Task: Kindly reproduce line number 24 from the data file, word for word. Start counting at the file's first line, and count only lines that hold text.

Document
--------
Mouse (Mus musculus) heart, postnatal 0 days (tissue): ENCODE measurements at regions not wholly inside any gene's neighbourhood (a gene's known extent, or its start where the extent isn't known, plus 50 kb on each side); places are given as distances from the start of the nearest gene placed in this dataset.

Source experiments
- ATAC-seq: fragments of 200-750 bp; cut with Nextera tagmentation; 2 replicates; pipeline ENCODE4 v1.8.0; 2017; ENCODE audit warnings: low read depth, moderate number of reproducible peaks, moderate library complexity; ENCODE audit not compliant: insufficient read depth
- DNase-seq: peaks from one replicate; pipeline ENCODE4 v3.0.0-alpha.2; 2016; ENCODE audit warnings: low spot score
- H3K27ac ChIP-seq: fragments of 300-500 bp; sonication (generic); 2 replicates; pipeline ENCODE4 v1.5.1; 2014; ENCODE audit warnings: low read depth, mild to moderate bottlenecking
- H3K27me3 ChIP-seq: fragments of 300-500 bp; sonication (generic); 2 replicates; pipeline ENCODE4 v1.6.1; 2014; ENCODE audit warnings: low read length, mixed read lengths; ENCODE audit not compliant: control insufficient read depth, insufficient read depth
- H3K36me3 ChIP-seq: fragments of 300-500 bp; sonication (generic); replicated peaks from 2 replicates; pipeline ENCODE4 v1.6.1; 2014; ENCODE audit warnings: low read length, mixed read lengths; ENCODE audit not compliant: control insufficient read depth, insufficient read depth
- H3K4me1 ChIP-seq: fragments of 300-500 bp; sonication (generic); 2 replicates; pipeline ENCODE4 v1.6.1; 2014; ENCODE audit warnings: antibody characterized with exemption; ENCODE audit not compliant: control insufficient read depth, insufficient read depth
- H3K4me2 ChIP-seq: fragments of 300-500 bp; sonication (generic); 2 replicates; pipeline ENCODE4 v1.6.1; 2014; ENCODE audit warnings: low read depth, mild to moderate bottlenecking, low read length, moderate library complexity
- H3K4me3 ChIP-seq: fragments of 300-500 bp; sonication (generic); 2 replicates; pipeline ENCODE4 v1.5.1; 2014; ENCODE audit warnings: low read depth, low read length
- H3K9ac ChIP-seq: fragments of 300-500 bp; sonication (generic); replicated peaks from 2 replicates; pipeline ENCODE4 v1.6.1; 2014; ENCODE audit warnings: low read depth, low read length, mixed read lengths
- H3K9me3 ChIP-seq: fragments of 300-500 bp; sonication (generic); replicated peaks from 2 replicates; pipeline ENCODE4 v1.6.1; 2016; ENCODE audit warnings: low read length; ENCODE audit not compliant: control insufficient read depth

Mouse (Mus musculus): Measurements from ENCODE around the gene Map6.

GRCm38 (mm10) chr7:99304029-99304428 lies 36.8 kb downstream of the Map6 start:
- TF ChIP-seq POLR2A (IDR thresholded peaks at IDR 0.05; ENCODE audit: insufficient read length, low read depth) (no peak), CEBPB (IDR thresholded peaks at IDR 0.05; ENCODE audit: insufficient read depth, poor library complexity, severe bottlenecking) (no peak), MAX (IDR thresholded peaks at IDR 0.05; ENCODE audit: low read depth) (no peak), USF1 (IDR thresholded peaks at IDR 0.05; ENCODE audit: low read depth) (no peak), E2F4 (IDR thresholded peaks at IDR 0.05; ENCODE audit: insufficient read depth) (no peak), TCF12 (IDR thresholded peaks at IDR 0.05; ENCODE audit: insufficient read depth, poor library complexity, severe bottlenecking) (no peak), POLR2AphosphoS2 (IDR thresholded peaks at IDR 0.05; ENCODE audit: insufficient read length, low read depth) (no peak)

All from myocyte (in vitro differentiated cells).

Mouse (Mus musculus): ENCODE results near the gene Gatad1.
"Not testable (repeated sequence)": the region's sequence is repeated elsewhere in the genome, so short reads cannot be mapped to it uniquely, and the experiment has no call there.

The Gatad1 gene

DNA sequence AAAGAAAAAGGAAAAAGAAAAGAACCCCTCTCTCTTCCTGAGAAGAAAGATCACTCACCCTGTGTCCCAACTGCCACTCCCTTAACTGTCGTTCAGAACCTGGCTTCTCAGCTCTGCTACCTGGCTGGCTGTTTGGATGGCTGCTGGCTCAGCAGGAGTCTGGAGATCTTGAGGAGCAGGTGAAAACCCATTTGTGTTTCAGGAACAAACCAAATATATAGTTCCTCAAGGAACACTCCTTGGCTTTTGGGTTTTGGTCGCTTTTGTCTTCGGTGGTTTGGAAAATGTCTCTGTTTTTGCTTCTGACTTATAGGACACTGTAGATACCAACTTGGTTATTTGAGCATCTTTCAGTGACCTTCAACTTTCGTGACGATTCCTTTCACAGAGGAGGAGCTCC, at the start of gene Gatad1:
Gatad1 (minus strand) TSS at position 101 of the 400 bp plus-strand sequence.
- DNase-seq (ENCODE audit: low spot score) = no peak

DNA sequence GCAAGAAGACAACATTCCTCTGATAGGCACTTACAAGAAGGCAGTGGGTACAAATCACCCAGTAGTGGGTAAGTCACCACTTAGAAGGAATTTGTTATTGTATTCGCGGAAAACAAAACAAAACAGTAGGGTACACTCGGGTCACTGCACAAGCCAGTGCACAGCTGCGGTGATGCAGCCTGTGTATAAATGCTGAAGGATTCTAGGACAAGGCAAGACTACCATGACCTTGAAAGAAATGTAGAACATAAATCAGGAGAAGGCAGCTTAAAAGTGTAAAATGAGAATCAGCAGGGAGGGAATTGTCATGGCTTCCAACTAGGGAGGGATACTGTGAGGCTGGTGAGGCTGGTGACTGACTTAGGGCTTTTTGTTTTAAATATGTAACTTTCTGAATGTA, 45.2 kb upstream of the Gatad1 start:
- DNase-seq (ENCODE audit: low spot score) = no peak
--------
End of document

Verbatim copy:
- DNase-seq (ENCODE audit: low spot score) = no peak